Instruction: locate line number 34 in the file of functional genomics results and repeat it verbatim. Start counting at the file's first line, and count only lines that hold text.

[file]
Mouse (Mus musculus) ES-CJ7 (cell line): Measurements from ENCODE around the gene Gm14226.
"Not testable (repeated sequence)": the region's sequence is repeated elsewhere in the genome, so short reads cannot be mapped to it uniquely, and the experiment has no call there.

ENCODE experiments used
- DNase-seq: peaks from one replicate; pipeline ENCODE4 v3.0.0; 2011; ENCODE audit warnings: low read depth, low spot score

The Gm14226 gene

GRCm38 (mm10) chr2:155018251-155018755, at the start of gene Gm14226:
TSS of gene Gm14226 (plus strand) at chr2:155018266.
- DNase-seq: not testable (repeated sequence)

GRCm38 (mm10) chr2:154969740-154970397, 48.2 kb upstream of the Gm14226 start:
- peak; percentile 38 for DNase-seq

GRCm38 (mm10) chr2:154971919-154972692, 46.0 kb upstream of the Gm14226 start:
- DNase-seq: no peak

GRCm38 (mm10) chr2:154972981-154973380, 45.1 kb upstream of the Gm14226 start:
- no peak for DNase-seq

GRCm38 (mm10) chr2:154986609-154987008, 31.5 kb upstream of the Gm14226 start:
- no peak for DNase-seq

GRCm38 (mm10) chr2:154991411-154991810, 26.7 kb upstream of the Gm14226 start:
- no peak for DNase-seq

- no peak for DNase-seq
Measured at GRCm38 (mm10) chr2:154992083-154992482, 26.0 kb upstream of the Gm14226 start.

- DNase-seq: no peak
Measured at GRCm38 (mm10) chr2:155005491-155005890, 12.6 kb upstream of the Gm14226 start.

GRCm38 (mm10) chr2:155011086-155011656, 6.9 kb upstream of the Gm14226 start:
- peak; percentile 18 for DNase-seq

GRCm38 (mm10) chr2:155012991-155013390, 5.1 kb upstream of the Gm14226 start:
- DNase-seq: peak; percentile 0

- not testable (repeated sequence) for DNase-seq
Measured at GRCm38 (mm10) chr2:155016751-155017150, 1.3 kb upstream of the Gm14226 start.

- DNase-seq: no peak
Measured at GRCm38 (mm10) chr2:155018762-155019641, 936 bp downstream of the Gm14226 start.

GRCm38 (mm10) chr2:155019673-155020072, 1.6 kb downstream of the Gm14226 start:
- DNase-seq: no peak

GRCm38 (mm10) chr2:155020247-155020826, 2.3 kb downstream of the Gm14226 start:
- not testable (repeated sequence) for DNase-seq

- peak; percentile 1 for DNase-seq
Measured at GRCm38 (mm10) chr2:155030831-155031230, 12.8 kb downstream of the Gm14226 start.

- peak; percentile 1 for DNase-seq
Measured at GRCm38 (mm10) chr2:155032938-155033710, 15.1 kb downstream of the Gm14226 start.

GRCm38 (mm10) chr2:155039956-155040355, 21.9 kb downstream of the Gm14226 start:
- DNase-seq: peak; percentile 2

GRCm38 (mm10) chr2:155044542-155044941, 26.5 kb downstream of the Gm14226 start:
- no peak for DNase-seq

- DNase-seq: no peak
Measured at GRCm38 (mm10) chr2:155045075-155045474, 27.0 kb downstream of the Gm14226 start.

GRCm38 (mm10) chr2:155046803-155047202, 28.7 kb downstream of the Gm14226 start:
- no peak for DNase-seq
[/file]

- not testable (repeated sequence) for DNase-seq